Production Of The Thorpedo Light Sport Aircraft Is On Schedule


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Production Of The Thorpedo Light Sport Aircraft Is On Schedule

Shane Nolan

September 01, 2010 - Dallas-based IndUS Aviation continues to move forward with the production of the single engine Thorpedo Light Sport Aircraft. Under the new partnership, the Thorpedo Light Sport Aircraft will be manufactured and assembled in China, IndUS USA will be responsible for all research and development, modifications and technical updates. 

This unprecedented partnership puts IndUS in a unique collaboration with the Chinese government and private industry in central China. The partners will operate a newly created company in China presently called 'IndUS-IPI'. The reciprocal agreement involves equity positions between IndUS and IPI, with support of Weinan government.


This unique collaboration between private industry in the US and China was made possible through the sponsorship of the Weinan City government. "We will continue current support operations in Dallas and focus on building primary training aircraft in large numbers to meet the expected demand for such aircraft in India and China. With our new Chinese partners, we will develop the LSA market in Asia, and continue to oversee final assembly of Thorpedos in Dallas to support sales in North America", IndUS founder and owner, Ram Pattisapu said.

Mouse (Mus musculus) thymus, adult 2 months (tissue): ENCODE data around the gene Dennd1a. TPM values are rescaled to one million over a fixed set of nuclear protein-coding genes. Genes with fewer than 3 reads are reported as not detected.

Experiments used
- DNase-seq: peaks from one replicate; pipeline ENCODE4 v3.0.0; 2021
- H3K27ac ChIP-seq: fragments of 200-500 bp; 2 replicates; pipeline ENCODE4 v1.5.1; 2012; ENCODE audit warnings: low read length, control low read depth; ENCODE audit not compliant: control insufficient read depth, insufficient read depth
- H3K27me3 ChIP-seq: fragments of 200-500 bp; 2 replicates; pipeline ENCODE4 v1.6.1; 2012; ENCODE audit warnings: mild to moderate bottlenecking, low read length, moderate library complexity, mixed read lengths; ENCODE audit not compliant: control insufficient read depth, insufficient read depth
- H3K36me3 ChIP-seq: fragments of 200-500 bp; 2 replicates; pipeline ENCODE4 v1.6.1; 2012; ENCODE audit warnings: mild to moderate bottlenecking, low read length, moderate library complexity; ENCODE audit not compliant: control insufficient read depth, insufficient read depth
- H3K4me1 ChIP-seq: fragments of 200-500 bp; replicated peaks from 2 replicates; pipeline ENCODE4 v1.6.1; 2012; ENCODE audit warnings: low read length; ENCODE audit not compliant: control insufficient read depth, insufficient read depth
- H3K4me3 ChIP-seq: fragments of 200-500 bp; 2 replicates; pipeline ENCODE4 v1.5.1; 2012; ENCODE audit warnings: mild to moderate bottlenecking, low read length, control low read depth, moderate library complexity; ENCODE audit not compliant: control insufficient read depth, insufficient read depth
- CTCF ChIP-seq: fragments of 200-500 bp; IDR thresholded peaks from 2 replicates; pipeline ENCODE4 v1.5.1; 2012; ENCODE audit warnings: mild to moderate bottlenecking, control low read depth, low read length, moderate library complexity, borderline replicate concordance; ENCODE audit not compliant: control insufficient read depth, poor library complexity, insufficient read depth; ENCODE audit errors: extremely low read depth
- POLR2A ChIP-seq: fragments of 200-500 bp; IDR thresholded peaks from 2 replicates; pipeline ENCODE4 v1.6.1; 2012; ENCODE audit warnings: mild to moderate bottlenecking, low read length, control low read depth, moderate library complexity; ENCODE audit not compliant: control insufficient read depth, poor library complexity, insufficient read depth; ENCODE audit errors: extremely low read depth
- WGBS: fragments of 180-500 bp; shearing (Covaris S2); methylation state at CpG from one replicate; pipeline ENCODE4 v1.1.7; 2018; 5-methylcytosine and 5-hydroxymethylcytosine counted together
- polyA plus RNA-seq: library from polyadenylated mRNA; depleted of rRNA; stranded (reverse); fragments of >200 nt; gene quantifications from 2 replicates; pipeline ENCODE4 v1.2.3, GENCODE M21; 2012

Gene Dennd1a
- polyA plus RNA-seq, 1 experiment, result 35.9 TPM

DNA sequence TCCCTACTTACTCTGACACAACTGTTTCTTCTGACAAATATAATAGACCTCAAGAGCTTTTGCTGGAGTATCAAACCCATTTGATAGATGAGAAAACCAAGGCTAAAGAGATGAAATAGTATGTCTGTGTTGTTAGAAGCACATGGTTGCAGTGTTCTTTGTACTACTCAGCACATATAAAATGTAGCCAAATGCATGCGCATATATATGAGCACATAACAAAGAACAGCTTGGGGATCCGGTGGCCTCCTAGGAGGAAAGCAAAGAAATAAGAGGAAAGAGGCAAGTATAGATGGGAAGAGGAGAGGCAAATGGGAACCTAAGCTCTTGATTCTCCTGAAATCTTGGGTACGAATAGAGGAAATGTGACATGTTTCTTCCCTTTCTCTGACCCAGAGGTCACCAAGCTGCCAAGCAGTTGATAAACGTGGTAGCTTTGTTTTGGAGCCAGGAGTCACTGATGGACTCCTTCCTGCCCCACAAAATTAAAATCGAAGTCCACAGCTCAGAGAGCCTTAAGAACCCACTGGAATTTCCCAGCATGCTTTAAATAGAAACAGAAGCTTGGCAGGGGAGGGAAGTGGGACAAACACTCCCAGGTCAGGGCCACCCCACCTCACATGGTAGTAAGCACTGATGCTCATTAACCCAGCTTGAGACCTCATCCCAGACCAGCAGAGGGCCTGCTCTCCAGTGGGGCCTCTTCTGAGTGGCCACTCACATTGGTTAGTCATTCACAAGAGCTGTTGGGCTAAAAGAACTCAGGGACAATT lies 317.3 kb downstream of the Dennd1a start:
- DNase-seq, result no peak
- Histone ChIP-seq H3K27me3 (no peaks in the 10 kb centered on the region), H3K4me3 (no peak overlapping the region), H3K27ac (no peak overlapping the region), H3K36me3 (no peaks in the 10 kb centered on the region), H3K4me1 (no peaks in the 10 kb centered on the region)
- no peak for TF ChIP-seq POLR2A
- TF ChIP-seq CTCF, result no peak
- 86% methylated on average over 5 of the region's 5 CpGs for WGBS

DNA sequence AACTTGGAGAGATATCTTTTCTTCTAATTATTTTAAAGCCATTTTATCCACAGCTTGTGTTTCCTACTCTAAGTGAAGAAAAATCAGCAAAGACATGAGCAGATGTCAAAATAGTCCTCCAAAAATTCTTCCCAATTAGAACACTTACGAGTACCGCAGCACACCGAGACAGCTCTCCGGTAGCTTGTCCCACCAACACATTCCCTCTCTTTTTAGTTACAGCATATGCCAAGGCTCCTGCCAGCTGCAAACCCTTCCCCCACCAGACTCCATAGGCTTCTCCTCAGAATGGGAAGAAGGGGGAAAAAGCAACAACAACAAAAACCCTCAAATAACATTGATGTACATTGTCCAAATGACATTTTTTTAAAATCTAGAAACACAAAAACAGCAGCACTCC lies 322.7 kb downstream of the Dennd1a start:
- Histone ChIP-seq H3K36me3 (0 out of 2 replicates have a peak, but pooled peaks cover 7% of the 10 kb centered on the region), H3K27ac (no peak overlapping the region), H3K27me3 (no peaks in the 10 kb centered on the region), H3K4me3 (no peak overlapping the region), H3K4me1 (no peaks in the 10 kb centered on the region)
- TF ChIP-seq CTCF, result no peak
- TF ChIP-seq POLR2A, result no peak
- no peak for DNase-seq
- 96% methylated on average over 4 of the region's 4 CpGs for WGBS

Thorpedo Light Sport Aircraft, depending on configuration has an empty weight 750 LBS with a gross weight of 1270 LBS. The aircraft is powered by Jabiru 120 HP 6 cylinders, the Jabiru 85 HP 4 cylinder, or the Continental 0-200, 100 HP. 

The Thorpedo Special Light Sport Aircraft is derived from the 1945 Type Certified Thorp T-211. John Thorp, a Lockheed engineer, designed this as a primary military trainer. The T-211 is a light aircraft by design, it is a low-wing monoplane of conventional design with fixed tricycle undercarriage and a sliding canopy. It bears some family resemblance to the Piper Cherokee, a design that Thorp contributed to significantly. 

Thorp constructed eight prototypes, and had the design certified by the FAA, but was unable to find a foothold in the Cessna-dominated post-war US market. The project was therefore shelved until the homebuilding boom saw the rights to the aircraft acquired first by Adams Industries and then by Thorp Aero in the 1970s, the latter firm building five examples as the Thorp Arrow. The kits were then manufactured by AD Aerospace in the United Kingdom and Venture Light Aircraft in the United States. 

IndUS Aviation recently began production of the T-211 to the guidelines of Light Sport Aircraft, allowing it to be flown by those with a sport pilot certificate. The Thorp T-211 was the first US-designed Special Light Sport Aircraft to receive certification from the Federal Aviation Administration.


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